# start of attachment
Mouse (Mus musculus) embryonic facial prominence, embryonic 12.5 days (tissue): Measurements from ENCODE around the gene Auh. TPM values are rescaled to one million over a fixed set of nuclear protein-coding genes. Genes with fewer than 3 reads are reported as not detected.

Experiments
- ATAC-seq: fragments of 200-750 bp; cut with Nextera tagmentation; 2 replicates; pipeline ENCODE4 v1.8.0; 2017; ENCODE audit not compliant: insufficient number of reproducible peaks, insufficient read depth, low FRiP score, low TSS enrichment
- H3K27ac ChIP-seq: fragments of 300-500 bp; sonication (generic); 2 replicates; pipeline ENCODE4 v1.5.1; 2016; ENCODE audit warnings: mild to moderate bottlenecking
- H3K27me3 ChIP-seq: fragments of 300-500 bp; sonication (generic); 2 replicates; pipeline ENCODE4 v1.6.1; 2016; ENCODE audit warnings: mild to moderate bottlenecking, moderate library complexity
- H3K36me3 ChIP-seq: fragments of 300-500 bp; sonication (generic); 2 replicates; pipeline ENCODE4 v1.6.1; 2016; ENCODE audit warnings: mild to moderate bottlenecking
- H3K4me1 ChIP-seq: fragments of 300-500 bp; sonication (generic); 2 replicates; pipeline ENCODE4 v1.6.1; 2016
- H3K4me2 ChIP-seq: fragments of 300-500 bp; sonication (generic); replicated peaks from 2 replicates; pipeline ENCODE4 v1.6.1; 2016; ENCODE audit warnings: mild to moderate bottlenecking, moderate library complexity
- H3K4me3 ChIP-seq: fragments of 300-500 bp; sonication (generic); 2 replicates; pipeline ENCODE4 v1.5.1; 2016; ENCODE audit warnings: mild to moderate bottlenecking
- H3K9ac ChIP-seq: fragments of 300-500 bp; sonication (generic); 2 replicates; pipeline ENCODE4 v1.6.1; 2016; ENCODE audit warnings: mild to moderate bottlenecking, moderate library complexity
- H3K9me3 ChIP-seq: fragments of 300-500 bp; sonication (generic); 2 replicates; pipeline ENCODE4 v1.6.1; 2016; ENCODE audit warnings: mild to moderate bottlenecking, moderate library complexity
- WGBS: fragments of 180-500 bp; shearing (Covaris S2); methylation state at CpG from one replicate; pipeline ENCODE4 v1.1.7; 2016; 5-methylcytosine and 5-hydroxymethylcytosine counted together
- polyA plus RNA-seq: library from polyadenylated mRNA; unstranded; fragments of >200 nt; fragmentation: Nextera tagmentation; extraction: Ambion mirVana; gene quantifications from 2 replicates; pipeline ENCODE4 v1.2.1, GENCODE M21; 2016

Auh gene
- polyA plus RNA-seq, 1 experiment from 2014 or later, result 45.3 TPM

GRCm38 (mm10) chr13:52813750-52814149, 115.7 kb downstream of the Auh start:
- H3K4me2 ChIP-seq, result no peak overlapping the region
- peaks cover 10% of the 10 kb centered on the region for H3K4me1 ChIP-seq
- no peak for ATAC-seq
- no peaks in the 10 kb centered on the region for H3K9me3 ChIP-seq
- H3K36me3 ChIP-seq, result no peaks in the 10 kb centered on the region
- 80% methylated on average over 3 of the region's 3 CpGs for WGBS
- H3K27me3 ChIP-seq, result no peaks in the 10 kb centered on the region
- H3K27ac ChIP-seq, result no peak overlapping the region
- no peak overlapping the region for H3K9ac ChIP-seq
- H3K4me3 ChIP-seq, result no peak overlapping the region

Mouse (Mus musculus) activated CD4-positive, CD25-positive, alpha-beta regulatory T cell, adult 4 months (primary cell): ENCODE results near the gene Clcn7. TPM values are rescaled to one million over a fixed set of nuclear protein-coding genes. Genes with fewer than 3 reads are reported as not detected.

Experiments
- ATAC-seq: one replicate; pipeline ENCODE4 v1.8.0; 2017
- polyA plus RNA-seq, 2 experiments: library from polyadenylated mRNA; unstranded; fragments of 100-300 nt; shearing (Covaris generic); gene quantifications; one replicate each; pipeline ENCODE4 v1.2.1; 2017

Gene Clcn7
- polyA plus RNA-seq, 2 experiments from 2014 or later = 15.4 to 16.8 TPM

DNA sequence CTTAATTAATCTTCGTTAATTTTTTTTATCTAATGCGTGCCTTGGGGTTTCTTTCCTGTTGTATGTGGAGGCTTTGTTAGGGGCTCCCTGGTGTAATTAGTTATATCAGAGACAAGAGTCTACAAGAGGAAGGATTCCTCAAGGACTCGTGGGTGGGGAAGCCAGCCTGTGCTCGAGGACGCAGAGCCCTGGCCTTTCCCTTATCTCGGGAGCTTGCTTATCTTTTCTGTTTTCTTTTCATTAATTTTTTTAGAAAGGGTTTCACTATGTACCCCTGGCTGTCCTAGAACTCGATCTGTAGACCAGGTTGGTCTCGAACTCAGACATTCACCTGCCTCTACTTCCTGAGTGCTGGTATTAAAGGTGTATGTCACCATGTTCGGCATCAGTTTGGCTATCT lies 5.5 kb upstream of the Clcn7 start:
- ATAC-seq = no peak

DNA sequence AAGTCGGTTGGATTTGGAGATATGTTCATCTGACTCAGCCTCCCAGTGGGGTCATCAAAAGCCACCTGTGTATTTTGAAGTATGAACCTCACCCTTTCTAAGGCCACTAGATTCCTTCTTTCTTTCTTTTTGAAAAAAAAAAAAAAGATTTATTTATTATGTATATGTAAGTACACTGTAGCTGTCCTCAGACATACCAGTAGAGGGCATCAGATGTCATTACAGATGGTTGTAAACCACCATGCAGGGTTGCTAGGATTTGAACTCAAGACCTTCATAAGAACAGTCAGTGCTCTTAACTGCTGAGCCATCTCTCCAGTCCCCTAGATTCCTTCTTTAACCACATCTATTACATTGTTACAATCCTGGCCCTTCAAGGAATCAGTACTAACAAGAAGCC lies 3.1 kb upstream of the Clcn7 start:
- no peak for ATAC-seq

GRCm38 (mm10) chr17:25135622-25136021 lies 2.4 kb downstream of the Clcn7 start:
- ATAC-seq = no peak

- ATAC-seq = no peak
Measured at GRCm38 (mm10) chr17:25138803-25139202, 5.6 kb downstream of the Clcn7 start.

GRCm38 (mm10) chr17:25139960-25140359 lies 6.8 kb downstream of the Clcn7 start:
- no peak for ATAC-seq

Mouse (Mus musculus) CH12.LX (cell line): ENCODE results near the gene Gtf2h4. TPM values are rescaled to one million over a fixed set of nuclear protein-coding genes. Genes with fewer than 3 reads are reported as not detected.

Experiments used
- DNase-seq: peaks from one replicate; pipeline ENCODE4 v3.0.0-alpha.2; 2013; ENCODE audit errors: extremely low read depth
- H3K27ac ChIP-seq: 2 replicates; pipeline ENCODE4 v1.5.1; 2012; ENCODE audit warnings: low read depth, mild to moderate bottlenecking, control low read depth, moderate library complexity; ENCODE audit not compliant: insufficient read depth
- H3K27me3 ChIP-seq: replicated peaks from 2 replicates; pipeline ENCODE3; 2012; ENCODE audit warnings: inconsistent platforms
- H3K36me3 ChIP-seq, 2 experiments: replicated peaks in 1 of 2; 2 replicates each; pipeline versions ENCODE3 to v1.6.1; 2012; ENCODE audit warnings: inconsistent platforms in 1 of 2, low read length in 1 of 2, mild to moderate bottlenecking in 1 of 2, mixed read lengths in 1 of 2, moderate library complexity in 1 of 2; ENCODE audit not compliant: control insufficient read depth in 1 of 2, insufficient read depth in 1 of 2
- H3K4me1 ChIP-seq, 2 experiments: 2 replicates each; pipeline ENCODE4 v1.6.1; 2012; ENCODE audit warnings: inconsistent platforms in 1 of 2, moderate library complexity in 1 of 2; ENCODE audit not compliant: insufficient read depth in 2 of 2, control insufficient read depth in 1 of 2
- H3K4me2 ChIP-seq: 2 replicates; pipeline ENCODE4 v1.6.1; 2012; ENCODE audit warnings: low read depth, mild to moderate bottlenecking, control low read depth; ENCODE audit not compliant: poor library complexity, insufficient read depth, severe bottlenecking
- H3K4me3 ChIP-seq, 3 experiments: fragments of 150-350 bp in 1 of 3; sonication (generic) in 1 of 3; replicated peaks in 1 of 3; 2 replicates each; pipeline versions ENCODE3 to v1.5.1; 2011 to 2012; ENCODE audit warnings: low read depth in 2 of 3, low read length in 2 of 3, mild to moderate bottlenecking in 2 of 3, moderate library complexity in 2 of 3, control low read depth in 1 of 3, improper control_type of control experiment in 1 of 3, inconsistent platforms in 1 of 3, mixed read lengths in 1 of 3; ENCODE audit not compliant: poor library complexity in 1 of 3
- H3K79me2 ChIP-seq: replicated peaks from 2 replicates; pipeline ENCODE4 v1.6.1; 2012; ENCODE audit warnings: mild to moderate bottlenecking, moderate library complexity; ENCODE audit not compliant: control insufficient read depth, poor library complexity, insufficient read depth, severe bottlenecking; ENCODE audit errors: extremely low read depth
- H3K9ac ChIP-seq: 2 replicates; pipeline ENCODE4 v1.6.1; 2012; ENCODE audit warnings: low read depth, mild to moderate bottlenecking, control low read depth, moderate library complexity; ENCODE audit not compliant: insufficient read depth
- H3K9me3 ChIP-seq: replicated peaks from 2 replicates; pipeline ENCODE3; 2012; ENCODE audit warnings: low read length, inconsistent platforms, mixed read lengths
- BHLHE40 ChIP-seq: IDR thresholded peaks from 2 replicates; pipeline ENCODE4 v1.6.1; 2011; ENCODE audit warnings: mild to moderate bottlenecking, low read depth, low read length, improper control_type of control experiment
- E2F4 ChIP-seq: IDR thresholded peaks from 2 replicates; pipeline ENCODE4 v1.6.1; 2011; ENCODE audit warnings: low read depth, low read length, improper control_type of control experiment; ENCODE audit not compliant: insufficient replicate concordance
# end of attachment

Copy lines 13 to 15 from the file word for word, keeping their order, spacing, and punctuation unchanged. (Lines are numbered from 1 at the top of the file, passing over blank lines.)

- polyA plus RNA-seq: library from polyadenylated mRNA; unstranded; fragments of >200 nt; fragmentation: Nextera tagmentation; extraction: Ambion mirVana; gene quantifications from 2 replicates; pipeline ENCODE4 v1.2.1, GENCODE M21; 2016

Auh gene
- polyA plus RNA-seq, 1 experiment from 2014 or later, result 45.3 TPM